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House will vote on borrower-friendly changes to PPP

On Behalf of | May 22, 2020 | Business Law

For two months, businesses have plotted their course through the PPP framework, outlined in the CARES Act.

Just as the 8-week periods for some loans end next week, the forgiveness rules could change significantly. Speaker of the House Nancy Pelosi has scheduled a vote next week on a bipartisan bill to make significant revisions to PPP loan terms. Each of the changes is borrower-friendly.

The Paycheck Protection Program Flexibility Act of 2020, introduced by Dean Phillips (D, Minn.) and co-sponsored by 4 Republicans, would do the following:

  • The covered period currently extends for 8 weeks, beginning on the date of loan origination.
    • The new bill would change the covered period to a span:
      • Beginning on the date of loan origination, and
      • Ending on the earlier of:
        • 24 weeks later, and
        • December 31, 2020.
    • However, a borrower who received a PPP loan prior to enactment of the PPP Flexibility Act may nonetheless opt to keep an 8-week covered period.
  • The 75%/25% rule is replaced by a 60%/40% rule, such that at least 60% of the forgiven sum must constitute payroll costs. However, this provision would be moot anyhow, if the covered period is changed to 24 weeks.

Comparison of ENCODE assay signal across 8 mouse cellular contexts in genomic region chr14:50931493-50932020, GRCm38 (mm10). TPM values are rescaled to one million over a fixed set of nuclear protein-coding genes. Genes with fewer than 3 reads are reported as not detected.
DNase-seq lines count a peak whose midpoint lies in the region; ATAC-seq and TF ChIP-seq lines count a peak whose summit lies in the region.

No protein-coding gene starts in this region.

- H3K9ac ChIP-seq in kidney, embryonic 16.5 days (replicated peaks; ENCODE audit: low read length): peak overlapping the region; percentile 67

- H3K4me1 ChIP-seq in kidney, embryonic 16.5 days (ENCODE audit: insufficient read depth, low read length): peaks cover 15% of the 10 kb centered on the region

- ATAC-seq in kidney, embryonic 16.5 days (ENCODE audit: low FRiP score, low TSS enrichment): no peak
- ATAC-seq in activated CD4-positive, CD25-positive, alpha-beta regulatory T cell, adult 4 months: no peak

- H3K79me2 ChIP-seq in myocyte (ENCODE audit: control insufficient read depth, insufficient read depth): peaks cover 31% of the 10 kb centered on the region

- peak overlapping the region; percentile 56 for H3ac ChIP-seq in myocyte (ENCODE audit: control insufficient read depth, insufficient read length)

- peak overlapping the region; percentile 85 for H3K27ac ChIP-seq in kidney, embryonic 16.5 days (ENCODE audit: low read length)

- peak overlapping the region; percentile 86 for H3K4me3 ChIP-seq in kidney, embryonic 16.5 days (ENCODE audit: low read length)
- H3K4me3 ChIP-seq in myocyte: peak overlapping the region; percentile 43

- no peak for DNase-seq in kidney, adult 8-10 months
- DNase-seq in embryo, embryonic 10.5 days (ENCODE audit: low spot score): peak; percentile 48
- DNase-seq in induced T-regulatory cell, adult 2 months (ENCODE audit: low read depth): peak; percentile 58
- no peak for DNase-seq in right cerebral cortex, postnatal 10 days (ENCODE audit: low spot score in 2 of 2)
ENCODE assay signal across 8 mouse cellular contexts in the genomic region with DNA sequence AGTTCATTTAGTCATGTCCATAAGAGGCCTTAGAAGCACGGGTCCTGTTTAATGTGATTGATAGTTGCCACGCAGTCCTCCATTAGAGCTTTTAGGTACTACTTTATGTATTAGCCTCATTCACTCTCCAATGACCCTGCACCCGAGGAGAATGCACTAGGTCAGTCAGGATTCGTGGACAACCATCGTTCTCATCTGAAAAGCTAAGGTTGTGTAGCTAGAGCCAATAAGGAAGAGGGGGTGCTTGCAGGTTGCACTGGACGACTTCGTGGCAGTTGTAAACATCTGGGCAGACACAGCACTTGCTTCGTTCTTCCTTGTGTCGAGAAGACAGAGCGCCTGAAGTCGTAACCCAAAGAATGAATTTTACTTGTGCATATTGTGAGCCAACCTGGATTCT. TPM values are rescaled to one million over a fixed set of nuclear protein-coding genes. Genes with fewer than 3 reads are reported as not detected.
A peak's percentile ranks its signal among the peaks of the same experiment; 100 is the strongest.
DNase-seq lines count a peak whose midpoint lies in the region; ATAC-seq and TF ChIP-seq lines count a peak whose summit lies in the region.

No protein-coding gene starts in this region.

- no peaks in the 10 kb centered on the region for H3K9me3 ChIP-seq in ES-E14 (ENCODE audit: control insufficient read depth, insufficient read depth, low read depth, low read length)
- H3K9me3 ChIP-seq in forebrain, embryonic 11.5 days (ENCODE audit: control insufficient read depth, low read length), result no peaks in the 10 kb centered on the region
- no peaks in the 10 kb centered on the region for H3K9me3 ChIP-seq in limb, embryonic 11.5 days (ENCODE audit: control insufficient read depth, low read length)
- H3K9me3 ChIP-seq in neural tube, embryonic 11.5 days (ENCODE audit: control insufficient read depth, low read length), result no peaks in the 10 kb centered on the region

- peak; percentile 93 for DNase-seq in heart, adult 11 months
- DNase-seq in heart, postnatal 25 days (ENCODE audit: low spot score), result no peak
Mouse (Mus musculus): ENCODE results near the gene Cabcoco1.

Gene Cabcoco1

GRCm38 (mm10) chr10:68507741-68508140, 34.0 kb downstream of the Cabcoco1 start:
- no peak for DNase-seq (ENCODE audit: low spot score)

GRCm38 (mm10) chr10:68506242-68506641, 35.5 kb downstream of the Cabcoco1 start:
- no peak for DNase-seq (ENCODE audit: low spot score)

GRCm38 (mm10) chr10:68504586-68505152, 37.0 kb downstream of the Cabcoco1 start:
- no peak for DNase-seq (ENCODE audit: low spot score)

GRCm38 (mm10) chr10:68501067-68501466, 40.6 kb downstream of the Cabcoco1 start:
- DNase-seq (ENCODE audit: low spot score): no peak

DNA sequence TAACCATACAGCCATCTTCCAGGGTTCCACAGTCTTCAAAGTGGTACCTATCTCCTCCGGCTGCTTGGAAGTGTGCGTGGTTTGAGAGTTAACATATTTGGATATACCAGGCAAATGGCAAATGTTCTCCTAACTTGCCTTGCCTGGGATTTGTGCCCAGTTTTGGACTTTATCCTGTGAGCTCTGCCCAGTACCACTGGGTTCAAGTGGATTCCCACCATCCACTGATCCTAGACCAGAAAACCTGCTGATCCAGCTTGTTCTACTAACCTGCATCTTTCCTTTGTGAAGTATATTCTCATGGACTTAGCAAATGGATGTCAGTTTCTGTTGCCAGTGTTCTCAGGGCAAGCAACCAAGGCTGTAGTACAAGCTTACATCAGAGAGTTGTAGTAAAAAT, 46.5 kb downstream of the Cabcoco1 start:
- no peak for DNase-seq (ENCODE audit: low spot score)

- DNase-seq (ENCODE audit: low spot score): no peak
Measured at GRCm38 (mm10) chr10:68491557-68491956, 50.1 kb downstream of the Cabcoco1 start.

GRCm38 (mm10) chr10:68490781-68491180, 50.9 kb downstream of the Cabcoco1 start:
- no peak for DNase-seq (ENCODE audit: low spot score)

• The CARES Act has a safe harbor of June 30, 2020 to re-hire or eliminate pay cuts. The bill would change it to December 31, 2020.
  • The headcount penalty will not apply to a given employee/position, if the borrower:
    • is unable to rehire an individual who was an employee of the eligible recipient on or before February 15, 2020;
    • is able to demonstrate an inability to hire similarly qualified employees on or before December 31, 2020; or
    • is able to demonstrate an inability to return to the same level of business activity as such business was operating at prior to February 15, 2020, due to compliance with Covid-19 related restrictions.
  • Loans would have a maturity of not less than 5 years. Currently, SBA has set maturity periods of 2 years.
  • The deferral of principal and interest will end at the earlier of (1) the date that the borrower submits a forgiveness application to its lender, and (2) ten months after the covered period ends.
  • PPP borrowers will be permitted to delay payments of payroll taxes, which is a provision of the CARES Act previously unavailable to PPP borrowers.

Our firm will be advising borrowers and lenders on forgiveness applications over the next several months. Contact me at [email protected] for assistance.

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